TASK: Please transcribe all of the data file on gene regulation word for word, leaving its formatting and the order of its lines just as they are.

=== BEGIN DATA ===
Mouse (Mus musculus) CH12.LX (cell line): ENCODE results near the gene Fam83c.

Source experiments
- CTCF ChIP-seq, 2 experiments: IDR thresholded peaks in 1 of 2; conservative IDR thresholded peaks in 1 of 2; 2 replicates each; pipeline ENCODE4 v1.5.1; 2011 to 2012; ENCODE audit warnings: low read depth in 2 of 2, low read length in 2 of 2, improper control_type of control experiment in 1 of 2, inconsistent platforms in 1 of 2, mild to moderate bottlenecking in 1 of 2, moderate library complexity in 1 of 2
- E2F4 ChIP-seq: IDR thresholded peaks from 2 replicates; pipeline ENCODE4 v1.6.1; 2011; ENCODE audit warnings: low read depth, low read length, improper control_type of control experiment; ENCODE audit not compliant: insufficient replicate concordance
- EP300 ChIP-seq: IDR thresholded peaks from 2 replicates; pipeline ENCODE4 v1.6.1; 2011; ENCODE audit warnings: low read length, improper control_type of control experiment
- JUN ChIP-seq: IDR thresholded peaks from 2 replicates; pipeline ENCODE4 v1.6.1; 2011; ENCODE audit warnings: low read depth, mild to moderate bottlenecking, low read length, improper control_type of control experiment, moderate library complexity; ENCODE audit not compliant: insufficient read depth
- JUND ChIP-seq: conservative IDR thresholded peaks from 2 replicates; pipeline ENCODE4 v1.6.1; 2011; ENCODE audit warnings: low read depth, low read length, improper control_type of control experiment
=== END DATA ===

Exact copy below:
Mouse (Mus musculus) CH12.LX (cell line): ENCODE results near the gene Fam83c.

Source experiments
- CTCF ChIP-seq, 2 experiments: IDR thresholded peaks in 1 of 2; conservative IDR thresholded peaks in 1 of 2; 2 replicates each; pipeline ENCODE4 v1.5.1; 2011 to 2012; ENCODE audit warnings: low read depth in 2 of 2, low read length in 2 of 2, improper control_type of control experiment in 1 of 2, inconsistent platforms in 1 of 2, mild to moderate bottlenecking in 1 of 2, moderate library complexity in 1 of 2
- E2F4 ChIP-seq: IDR thresholded peaks from 2 replicates; pipeline ENCODE4 v1.6.1; 2011; ENCODE audit warnings: low read depth, low read length, improper control_type of control experiment; ENCODE audit not compliant: insufficient replicate concordance
- EP300 ChIP-seq: IDR thresholded peaks from 2 replicates; pipeline ENCODE4 v1.6.1; 2011; ENCODE audit warnings: low read length, improper control_type of control experiment
- JUN ChIP-seq: IDR thresholded peaks from 2 replicates; pipeline ENCODE4 v1.6.1; 2011; ENCODE audit warnings: low read depth, mild to moderate bottlenecking, low read length, improper control_type of control experiment, moderate library complexity; ENCODE audit not compliant: insufficient read depth
- JUND ChIP-seq: conservative IDR thresholded peaks from 2 replicates; pipeline ENCODE4 v1.6.1; 2011; ENCODE audit warnings: low read depth, low read length, improper control_type of control experiment